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SAFE AS HOUSES - Hints and Tips on how to protect your home

The clocks have gone back bringing an end to British Summer Time and it's now darker earlier in the evenings. Your property is more vulnerable to thieves and intruders. But there's lots you can to help deter opportunist thieves and keep your home secure.07-12-2011



Here are my hints and tips on how to keep your home safe:




· Keep all entrance gates closed and put up outside security lights that come on when someone walks near them. The lights need to be out of reach, so make sure they are at least 2m high.


· Use some gravel on paths or driveways as it makes a lot of noise when walked on


· Secure outside sheds and outbuildings with strong bolts and padlocks.


· Grow shrubs and bushes around your garden fence so it's harder for someone to climb over - the more prickly, the better!


· Never leave a spare key in a convenient hiding place- like under the doormat or flowerpot -

thieves know to look there first.


· Keep your tools and ladders securely locked away - they could be used by a thief to get into your house.




· Only use solid frames for external doors - they should be at least 4.4cm thick, and all external doors should have a deadlock (British Standard BS3621), ideally the five-lever mortise type.


· Consider fitting security bolts to external doors as well.


· Fit doors with the strongest screws possible, not necessarily the ones that are supplied.


· Have a security chain on your front door and keep it on. Also consider having a peephole so you can see who is outside your door.




· All windows that are in easy reach should be fitted with window locks. Make sure they meet British Standard BS7950 and keep them locked at all times.


· Stop intruders coming in through large windows that open wide by fitting secondary locks and fit 'sash stops' on sash windows.


· Consider putting a special film over the glass in windows that stops it being smashed as easily.



· Don't put your keys down on the table right inside the front door. Store them out of sight of any visitors. Remove keys from inside locks as well.


· Use timers on your lights to make them come on and go off on their own making it look like you're home even when you're not. You can also get TVs and radios that can switch themselves on and off.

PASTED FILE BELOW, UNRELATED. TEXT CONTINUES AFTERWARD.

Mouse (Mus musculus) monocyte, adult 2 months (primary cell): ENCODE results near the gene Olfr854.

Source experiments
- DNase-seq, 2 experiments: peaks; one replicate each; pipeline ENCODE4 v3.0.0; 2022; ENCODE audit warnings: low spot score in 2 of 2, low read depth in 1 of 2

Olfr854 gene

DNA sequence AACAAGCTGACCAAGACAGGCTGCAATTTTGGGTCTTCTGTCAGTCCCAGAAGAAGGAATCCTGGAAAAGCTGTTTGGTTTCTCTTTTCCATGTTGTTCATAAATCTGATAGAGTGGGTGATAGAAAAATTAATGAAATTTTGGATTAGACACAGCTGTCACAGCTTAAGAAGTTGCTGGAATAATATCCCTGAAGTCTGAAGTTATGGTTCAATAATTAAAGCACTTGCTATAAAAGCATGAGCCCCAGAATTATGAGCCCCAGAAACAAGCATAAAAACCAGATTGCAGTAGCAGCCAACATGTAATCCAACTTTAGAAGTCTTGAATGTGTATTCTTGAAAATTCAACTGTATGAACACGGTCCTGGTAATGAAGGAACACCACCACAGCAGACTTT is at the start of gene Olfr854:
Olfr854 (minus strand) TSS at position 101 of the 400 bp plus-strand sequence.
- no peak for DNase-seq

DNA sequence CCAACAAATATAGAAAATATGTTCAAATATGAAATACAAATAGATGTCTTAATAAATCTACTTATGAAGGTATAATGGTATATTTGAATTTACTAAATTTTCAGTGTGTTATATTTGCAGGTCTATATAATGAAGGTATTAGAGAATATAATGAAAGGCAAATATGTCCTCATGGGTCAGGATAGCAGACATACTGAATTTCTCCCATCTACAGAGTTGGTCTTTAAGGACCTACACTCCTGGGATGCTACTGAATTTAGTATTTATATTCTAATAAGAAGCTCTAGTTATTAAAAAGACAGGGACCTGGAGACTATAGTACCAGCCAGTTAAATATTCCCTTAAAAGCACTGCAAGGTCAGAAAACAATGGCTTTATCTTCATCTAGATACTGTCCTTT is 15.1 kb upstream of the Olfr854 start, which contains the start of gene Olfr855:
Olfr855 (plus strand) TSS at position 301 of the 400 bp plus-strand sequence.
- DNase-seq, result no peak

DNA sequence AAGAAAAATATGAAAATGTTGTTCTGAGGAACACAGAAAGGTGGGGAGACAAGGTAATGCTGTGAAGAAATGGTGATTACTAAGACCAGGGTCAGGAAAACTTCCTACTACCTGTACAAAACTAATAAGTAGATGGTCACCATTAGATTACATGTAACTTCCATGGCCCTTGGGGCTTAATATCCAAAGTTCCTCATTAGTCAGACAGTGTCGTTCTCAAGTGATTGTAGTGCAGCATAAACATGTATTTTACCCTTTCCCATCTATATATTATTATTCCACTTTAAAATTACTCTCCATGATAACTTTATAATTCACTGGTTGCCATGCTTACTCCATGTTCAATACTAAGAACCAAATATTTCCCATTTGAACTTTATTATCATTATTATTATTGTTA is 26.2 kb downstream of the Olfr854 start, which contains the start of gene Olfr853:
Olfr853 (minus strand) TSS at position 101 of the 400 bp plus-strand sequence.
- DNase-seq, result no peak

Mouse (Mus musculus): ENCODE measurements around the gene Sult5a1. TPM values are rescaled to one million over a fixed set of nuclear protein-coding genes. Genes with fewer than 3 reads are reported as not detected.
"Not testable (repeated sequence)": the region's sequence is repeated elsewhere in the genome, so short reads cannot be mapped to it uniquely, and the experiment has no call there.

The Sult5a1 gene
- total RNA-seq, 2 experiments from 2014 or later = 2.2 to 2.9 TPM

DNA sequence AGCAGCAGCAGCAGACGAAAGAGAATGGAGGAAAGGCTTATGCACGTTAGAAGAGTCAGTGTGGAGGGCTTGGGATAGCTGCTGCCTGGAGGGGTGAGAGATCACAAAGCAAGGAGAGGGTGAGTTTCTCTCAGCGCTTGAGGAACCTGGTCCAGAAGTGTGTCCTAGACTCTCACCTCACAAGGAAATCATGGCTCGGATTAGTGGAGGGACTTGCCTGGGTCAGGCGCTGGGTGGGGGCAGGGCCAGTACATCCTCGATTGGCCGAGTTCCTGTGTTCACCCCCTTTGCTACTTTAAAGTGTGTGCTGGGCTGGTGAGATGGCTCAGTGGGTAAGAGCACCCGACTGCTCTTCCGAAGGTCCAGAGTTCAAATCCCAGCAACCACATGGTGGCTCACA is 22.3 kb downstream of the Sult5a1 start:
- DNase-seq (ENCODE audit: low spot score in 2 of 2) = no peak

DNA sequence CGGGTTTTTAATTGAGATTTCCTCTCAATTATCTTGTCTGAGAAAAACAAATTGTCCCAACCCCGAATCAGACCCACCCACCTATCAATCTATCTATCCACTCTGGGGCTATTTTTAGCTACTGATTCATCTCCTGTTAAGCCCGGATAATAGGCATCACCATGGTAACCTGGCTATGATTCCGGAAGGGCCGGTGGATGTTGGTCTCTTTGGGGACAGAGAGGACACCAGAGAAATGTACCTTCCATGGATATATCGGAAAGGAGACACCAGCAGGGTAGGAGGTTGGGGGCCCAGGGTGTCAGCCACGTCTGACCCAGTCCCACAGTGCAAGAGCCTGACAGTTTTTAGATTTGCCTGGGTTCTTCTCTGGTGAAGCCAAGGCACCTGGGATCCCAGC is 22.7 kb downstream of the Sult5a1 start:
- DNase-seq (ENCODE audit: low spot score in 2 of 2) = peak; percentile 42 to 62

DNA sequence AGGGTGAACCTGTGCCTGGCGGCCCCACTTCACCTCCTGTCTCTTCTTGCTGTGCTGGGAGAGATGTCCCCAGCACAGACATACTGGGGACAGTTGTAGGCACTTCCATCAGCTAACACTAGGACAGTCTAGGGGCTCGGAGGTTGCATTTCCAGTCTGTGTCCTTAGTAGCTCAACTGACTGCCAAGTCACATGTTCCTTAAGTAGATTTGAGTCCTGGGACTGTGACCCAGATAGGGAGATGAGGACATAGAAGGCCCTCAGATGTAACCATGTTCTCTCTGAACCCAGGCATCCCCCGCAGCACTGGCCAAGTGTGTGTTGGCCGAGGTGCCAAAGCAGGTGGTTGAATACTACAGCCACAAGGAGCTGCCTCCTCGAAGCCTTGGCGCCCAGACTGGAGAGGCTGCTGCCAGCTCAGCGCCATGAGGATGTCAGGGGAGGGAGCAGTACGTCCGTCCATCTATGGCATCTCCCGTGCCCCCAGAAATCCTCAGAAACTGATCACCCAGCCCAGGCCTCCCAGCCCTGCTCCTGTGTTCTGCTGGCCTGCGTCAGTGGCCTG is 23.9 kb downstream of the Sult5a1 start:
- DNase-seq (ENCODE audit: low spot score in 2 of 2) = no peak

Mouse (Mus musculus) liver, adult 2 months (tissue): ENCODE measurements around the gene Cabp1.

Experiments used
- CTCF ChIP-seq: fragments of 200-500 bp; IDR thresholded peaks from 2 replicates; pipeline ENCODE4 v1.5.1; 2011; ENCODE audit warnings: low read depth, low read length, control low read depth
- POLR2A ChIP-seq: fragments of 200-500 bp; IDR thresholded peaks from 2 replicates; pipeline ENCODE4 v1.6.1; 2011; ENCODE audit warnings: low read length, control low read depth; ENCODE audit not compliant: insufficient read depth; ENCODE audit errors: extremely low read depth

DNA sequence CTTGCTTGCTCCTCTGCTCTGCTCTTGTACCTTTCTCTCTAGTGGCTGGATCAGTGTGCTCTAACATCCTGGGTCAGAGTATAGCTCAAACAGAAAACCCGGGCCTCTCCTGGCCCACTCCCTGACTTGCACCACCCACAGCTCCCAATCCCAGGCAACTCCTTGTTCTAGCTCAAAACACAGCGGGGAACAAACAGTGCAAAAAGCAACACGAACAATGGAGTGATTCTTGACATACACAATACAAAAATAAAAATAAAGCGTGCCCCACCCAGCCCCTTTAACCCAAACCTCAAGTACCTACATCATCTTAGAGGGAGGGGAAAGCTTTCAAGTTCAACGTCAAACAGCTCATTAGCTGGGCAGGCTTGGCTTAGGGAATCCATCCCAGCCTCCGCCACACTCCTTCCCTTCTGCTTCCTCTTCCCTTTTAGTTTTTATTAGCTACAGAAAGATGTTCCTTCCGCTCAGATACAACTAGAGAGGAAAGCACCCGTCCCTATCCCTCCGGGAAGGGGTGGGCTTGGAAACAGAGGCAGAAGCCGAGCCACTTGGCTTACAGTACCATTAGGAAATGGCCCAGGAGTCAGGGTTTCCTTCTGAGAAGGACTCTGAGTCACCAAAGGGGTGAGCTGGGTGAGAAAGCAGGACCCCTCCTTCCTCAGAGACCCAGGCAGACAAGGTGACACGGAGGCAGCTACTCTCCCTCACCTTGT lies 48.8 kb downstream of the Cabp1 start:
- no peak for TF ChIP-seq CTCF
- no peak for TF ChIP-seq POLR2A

· Leave your lights on and shut the curtains if you go out in the evening.


· Property mark all your belongings, especially your valuables, so that the police can traced them if they are stolen. Use an ultra violet pen or even special Thief Detection Powder. Check out www.spycatcheronline.co.uk.


· Better still put small items of value and important documents in a hotel style digital safe - that is itself screwed in place!


BUT HAVE A GET-OUT CLAUSE - Make sure that you balance security against the need to escape from a fire. If no-one can get in, how will you get out? Work out a plan.


Beware the Unexpected Visitor


Most people who call at your home will be genuine. But there are Bogus Callers whose sole intention is to trick their way into your home to steal money or valuables. Follow some simple steps to avoid becoming a victim of this crime.

  • Be cautious - don't let anybody in unless you are expecting them.
  • Don't be fooled by appearances - bogus callers may be smartly dressed and claim to be from the council, the police or utility companies. However, genuine representatives from these organisations rarely make house calls without appointments and if there is a real gas or water emergency, police and firefighters are likely to be present
  • Always check ID - Bogus callers use 'props' like an identity card or wear clothing with a company logo. Check their identification very carefully. If you need glasses in order to read the card, close and lock the door before going to get them. Never leave the door open and unattended.